Flash Frenzy Round 113

Posted: June 25, 2016 in Flash Frenzy Weekend Flash Challenge
Tags: , , ,

Welcome back. It’s Round 113, and this weekend our judge is David Shakes!

Before we get started, here’s a brief reminder of the rules.

Deadline: Sunday at 6:00pm MST. You all have 36 hours to create your best work of up to 360 words (exclusive of title) and post it into the comments below. Please include your word count (required) and Twitter handle if applicable. For complete rules, click here. 

The winning author and their story will be featured as Wednesday’s Hump-Day Quickie, receive a winner’s page, and be crowned Flash Master of the Week.

Here is your prompt.


photo courtesy Ashwin Rao

  1. stephellis2013 says:

    The Birthday Present

    342 words


    “Put down the mug.”

    Brian jumped as a heavily-armoured SWAT team invaded his kitchen.

    “Put down the mug.”

    Four leather-clad hulks surrounded him, faces hidden by strange masks. It brought back vague memories of a lost weekend in Amsterdam and the subsequent trips to the clinic. Mary had left him not long after that

    A gloved hand reached out for his cup, another made to restrain him but was interrupted by the crackle of a radio. In the pause that followed Brian’s mind wandered back to Ruth, Mary’s replacement. It was her birthday and he had promised her breakfast in bed … amongst other things. He winced at the thought. Lately her demands had proved not just exhausting but downright terrifying, her foibles and fetishes becoming more and more disturbing as she swapped E.L. James for the Marquis de Sade. A slight burning sensation reminded him it was time to reapply the ointment again.

    Murmuring voices around him brought Brian back to the present. The invaders were surveying him awkwardly.

    “Sorry sir,” said their leader. “It seems we’ve made a mistake, a hoax call. I hope …”

    They started to shuffle past, allowing Brian to take in their uniform more fully. Leather AND rubber. He grinned.

    “No problem,” he said. “Let me show you out.” He held the door open for them. The men so eager to leave that they paid little attention to where he led them. “Happy birthday, sweetheart,” he called into the room.

    “Sir, I don’t think …”

    “For me,” squealed Ruth surfacing from the duvet like a whale erupting from the depths.

    “Madam …” said a strangled voice. “I …”

    Brian quickly closed the door and breathed a sigh of relief. He returned to the kitchen and made himself another brew, the burner phone he’d used to make the hoax call buried in the rubbish bin. For once he had a free morning. Enough time to watch the match and plan next Saturday’s call out. Perhaps, the Fire Service this time; he hoped their hose was long enough.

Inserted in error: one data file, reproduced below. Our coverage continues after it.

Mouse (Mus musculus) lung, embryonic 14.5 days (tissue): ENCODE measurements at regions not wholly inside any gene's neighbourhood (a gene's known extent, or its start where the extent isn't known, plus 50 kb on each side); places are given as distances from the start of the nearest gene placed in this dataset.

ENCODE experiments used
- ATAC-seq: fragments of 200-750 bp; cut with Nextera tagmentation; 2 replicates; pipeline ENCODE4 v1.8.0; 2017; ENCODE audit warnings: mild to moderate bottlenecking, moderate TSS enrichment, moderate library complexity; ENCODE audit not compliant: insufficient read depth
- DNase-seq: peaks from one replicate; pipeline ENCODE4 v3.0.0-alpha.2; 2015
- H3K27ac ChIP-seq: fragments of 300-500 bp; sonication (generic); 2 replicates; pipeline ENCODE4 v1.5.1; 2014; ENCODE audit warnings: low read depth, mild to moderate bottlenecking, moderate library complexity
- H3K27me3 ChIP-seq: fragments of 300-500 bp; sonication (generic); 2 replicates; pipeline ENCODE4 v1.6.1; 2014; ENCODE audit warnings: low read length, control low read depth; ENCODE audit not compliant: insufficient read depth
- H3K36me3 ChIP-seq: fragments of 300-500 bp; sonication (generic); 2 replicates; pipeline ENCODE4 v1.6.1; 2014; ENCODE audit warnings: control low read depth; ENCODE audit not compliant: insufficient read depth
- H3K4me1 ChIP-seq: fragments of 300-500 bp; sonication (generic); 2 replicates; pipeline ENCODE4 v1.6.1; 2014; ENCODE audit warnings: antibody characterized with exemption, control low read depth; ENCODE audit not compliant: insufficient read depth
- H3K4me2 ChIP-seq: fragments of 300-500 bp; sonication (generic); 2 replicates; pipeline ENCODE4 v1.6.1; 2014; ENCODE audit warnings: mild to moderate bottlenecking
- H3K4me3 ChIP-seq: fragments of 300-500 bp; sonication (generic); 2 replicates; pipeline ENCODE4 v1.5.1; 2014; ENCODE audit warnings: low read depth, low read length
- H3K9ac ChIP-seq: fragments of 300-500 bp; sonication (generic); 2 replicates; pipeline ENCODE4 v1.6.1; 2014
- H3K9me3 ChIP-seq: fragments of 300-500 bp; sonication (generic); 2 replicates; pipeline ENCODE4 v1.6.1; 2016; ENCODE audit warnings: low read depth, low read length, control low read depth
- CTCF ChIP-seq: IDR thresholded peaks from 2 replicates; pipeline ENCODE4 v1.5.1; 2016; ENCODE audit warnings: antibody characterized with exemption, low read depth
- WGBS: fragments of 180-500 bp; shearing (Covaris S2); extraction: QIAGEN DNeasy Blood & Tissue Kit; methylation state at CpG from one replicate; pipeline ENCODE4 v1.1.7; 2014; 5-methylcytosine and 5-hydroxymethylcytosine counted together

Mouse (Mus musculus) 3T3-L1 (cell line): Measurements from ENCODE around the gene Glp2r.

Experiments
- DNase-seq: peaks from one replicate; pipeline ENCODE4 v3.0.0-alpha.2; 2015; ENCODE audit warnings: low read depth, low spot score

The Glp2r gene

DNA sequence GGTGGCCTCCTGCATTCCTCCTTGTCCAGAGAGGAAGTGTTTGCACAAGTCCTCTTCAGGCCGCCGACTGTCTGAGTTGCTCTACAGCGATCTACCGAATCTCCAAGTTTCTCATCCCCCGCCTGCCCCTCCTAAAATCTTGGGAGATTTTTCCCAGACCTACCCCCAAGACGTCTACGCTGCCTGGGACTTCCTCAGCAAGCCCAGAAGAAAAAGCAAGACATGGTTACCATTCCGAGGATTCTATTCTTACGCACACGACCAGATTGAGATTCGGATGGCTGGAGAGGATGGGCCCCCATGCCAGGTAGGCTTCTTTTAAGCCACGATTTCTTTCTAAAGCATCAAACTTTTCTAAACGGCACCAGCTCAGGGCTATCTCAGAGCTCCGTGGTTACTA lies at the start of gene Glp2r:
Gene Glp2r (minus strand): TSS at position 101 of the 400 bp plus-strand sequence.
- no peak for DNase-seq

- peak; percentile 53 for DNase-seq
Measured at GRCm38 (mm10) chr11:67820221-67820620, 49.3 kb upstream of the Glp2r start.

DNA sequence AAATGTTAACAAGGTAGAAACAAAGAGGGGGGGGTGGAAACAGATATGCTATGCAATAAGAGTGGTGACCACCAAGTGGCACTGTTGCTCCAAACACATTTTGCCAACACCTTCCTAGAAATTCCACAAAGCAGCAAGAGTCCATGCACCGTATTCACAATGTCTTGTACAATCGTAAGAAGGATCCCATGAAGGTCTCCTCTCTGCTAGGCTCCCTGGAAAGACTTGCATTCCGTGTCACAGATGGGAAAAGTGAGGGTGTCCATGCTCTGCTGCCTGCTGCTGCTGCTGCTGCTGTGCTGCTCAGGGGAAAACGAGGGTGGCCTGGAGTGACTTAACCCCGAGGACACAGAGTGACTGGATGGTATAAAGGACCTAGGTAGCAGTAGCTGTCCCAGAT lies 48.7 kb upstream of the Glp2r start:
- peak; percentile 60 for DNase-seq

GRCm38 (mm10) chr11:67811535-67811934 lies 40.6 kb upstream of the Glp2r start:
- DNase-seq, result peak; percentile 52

2. @KreskaFiction
    359 words

    The Doctor Who Symphonic Spectacular Show

    ‘Well, it is sort-of like the cybermen outfit,’ Vinny offered, his own Dr Who get-up seemed lame in comparison; at least he’d kitted his own scarf.
    ‘I guess we should get going…’
    ‘Look, don’t take this the wrong way, but – Doctor Who? Not very original,’ Mark mentioned smugly. Vinny wound his scarf round his neck six times, now he looked like one of the Padaung people who stack brass rings around their necks. Mark guffawed and walked out to the car like Tinman; his metal pouch rubbing his unmentionables something terrible. Heading into town they had trouble parking, they made it with one minute to go.
    ‘Geez Vinny, can you slow down?’
    ‘I want to get in there! It’s bad enough we’ll have to squeeze past everyone to get to the seat, but walking in when it’s just starting is embarrassing,’ Vinny shouted, taking two stairs at a time. Mark winced, convinced his left ball was being scythed off and was probably hanging by a thread, he tried to juggle his precious pair by standing like a gun slinger and gyrating his hips. Without warning, someone yanked him into a side room..
    ‘You’re late! Come on, just through here…’ Mark stopped, glad it meant no more stairs.
    ‘Thanks – I can’t wait to…’
    ‘Now you don’t have to do anything, just walk on. Quick, everyone’s in position!’ He was shoved behind someone dressed as a dalek, he marvelled at how convincing the costume was. He could just about hear the orchestra and the presenter. Excitement surged through him; he’d loved Doctor Who ever since he was a nipper.
    ‘These other people must be late too,’ he thought, still trying to wriggle inside his costume, finally his left bollock freed itself, he let out a long groan of relief. The dalek glissaded forward, disappearing into the bright lights – cheers erupted from the audience – then a pause in the Symphonic Orchestra:
    ‘Exterminate! Exterminate!’
    Mark moved forward, his steamed-up mask allowing no clarity, while his left bollock slipped back into the stranglehold. Only able to move in tiny steps, he limped forward onto the stage holding out his crumpled ticket…

  3. A Magnificent Mugful of Minestrone

    (Or … Super Soup-erlatives)

    Maurizio carried a steaming jug across the road from the restaurant and filled up Sunny’s mug.
    ‘Enjoy, my friend.’
    Sunny pulled out a giant straw and settled to his slurping. He loved soup – something robots weren’t supposed to do – and Maurizio’s Minestrone was his favourite. Sunny had taste buds and a simple non-absorptive digestive system because he’d originally been designed for a politician with paranoid fears of poisoning. Sunny hid his far-from-human robot face and hands with a gasmask-glasses and leather gloves combination. He was sure folk knew he was a robot from the way he moved, just as he knew when humans had false limbs or glass eyes.
    Since breaking his programming he’d been all over, relying on the kindness of strangers for soup. In Leicester, he had a lovely Lentil Dahl thick enough to stand a spoon in. In Coventry, a Scottish lady served him a splendid Scotch Broth. He had magnificent Mannish Water made with various parts of a goat. He was told, by a laughing Jamaican lady, that it would put hairs on his chest. Perhaps he hadn’t drunk enough yet. He would head back to Birmingham again soon.